In a recent study conducted by the Wildlife Institute of India—affiliated with the Ministry of Environment, Forest and Climate Change—the tiger population in the country’s reserves is recorded to have increased from 1411 in 2006 to 2226 in 2014. Given the fear of their possible extinction, this news was met with widespread jubilation when it was announced via a press release by Prakash Javadekar, Union Minister of the Environment and Forest, on Tuesday, 20 January 2015. However, a week earlier, the Hindustan Times carried a report indicating that the tiger population had only increased marginally, and that numbers had, in fact, reduced outside of protected zones. Another report that ran contrary to that of the Wildlife Institute of India, was published in the Hindu on 22 January. It stated that the Wayanad Wildlife Sanctuary in Kerala is only home to 76 tigers as opposed to the 136 reported.
It is worth noting that the NDA government last year cleared proposals for diversion of forest land in the Kanha–Pench tiger corridor in Madhya Pradesh, among other protected areas, for development projects. In addition to the biodiversity that these proposed projects could put at risk, there’s another factor that receives less traction: that of the human cost of conservation movements, either by governments or private bodies. In his essay ‘The Authoritarian Biologist and the Arrogance of Anti-Humanism,’ published in The Ecologist in January 1997, Ramachandra Guha argues against the standard approach taken towards the conservation of tigers. In this excerpt from that essay, Guha talks about the human displacement at the Nagarhole National Park and tiger reserve, which forms part of the Mudumalai–Bandipur–Nagarhole–Wayanad complex and which the Wildlife Institute of India report claims “holds the world’s single largest tiger population.”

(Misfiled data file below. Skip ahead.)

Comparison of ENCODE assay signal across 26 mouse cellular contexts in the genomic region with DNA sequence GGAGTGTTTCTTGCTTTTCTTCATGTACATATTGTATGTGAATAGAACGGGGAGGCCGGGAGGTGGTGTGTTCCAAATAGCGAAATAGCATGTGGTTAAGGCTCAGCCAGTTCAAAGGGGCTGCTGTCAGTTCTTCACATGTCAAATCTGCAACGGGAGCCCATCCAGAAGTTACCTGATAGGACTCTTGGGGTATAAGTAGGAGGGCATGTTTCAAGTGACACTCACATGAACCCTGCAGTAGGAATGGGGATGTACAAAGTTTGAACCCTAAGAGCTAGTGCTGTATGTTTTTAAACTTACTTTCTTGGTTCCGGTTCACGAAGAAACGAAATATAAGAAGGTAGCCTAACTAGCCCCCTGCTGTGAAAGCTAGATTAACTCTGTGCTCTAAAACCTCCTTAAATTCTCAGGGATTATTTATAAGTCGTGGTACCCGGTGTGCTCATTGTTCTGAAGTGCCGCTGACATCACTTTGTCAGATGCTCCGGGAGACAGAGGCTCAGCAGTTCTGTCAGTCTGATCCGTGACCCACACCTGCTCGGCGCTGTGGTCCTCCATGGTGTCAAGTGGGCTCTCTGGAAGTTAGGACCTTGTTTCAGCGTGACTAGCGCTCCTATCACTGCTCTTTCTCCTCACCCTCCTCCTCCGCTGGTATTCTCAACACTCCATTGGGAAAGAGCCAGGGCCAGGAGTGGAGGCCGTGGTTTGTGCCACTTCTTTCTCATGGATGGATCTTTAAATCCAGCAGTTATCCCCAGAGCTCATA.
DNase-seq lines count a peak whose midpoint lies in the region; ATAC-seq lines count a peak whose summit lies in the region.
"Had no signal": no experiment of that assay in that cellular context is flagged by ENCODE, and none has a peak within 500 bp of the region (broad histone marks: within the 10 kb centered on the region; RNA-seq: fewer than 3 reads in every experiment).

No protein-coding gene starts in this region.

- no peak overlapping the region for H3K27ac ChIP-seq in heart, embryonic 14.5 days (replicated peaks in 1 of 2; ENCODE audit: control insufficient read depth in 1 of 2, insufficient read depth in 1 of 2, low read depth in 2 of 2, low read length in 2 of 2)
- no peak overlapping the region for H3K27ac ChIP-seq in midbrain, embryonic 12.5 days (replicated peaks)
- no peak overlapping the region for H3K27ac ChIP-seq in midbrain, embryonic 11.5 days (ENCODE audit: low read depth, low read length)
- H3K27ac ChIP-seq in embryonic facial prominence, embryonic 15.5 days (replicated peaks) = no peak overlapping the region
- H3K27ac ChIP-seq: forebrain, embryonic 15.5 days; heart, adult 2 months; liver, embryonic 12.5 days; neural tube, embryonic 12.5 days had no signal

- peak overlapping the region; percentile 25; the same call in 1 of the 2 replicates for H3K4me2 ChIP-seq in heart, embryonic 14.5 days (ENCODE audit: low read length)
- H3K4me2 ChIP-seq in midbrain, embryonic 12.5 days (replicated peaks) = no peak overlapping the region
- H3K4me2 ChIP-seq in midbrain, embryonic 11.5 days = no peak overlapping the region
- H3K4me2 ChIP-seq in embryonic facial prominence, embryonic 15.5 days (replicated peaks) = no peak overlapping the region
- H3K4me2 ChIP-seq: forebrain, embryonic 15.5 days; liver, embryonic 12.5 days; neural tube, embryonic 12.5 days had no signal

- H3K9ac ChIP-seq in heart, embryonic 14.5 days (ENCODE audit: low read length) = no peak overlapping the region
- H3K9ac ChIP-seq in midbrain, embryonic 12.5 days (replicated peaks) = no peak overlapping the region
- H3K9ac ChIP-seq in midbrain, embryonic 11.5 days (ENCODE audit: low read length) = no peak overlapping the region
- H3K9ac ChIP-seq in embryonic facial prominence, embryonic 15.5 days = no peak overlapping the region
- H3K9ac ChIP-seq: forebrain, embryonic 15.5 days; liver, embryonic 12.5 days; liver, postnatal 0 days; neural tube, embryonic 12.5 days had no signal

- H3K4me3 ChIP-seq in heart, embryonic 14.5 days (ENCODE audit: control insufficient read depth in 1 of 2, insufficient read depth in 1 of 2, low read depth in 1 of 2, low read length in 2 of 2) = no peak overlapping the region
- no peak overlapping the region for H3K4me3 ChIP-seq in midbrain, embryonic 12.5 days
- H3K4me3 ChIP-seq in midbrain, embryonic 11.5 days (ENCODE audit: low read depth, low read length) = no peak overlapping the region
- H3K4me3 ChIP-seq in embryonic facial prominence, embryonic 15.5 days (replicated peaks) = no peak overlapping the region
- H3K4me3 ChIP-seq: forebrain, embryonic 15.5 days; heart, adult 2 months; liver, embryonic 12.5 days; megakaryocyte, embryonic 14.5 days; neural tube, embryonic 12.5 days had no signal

Five major groups together fuel the movement for wildlife conservation in the Third World. The first are city-dwellers and foreign tourists who season their lives a week or a month at a time with sojourns in the “wild.” Their motive is straightforward: pleasure and fun. The second group comprises ruling elites who view the protection of particular species, the tiger in India, for instance, as central to the retention or enhancement of national prestige. Spurring on this process is a third group, international conservation organizations, such as the International Union for Conservation and Nature (IUCN) and the Worldwide Fund for Nature (WWF), which work to “educate” people and politicians to the virtues of biological conservation. A fourth group consists of functionaries of the state Forest or Wildlife Service which is mandated by law to control the parks. While some of these officials are inspired by a love of nature, the majority—at least in India—are often motivated by the power and benefits (overseas trips, for example) that come with the job. The final group are biologists, who believe in wilderness and species preservation for the sake of “science”.